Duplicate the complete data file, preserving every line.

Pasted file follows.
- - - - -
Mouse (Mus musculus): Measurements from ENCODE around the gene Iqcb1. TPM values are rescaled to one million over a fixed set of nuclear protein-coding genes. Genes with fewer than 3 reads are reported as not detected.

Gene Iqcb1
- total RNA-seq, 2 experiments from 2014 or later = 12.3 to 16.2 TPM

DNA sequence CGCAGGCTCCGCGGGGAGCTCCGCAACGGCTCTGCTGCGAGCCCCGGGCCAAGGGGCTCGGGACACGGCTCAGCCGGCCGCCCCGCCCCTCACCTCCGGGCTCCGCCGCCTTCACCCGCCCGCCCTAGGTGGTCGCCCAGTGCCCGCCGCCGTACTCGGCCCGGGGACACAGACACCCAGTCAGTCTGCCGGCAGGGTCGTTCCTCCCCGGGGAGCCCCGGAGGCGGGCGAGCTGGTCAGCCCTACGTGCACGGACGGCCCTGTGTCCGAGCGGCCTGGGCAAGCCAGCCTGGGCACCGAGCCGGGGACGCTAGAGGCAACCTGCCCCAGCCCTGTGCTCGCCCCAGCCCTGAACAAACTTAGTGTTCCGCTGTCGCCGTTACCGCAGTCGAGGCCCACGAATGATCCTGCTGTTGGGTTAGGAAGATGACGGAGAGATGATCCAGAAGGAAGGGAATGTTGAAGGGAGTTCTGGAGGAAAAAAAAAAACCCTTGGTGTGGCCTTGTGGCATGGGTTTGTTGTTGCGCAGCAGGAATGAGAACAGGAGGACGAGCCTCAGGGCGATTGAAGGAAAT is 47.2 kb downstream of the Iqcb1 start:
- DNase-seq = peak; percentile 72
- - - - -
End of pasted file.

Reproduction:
Mouse (Mus musculus): Measurements from ENCODE around the gene Iqcb1. TPM values are rescaled to one million over a fixed set of nuclear protein-coding genes. Genes with fewer than 3 reads are reported as not detected.

Gene Iqcb1
- total RNA-seq, 2 experiments from 2014 or later = 12.3 to 16.2 TPM

DNA sequence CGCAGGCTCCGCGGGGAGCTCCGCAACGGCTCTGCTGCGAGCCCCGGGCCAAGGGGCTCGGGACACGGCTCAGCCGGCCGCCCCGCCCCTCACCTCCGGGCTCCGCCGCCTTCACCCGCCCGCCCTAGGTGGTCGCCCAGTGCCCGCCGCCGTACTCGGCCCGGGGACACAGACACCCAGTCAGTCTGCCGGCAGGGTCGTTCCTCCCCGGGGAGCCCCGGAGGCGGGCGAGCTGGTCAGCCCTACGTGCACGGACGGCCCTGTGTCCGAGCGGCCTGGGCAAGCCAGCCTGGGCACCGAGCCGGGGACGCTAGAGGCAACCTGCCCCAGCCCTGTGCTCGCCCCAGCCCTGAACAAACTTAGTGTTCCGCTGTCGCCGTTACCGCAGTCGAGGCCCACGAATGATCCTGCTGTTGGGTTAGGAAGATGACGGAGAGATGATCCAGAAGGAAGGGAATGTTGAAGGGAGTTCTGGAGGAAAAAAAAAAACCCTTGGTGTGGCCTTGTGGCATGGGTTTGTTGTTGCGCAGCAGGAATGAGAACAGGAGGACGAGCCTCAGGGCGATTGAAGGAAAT is 47.2 kb downstream of the Iqcb1 start:
- DNase-seq = peak; percentile 72